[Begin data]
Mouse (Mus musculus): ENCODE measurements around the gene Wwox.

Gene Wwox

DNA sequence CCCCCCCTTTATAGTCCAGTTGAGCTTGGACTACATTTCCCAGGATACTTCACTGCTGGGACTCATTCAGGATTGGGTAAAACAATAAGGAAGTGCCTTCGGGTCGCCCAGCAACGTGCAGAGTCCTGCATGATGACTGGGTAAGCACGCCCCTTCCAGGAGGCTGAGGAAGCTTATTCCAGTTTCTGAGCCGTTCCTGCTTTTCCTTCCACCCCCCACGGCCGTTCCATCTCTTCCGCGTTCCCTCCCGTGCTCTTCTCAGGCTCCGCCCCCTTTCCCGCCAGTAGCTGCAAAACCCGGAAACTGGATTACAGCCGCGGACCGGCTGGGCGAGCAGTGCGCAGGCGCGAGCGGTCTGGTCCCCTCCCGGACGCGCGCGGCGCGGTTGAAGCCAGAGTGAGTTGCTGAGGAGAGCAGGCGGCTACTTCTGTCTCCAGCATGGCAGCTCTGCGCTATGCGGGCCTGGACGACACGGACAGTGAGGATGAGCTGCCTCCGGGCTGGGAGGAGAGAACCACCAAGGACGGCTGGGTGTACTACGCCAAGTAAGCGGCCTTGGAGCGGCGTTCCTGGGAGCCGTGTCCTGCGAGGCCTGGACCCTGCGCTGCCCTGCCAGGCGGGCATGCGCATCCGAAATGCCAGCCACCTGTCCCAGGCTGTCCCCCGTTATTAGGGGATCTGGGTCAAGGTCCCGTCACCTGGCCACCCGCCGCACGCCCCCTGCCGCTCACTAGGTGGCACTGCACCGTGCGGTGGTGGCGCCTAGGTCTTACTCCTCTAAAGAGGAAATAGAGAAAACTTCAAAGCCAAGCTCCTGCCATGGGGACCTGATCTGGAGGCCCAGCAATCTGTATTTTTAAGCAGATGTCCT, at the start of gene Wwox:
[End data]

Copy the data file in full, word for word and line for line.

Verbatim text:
Mouse (Mus musculus): ENCODE measurements around the gene Wwox.

Gene Wwox

DNA sequence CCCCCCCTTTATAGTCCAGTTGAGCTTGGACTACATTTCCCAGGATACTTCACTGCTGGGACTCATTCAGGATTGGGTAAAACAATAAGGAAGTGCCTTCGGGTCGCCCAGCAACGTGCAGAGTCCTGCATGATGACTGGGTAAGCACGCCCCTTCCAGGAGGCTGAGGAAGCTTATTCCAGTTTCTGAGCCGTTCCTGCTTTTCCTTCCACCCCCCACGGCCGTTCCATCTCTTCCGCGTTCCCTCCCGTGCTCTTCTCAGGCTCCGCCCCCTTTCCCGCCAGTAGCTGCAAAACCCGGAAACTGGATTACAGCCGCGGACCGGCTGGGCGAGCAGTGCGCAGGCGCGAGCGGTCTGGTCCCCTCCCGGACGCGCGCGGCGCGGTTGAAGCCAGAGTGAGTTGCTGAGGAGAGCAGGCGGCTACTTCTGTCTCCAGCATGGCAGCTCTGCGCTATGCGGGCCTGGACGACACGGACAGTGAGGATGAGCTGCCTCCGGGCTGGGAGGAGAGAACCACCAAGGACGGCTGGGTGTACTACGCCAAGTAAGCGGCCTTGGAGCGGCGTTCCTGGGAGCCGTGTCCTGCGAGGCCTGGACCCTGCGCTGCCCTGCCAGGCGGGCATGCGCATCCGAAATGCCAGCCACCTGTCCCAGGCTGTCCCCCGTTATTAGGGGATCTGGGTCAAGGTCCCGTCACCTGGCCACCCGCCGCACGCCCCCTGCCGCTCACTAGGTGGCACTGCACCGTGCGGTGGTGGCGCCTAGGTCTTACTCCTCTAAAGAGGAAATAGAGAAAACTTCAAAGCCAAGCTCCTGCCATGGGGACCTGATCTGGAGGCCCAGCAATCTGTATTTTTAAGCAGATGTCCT, at the start of gene Wwox: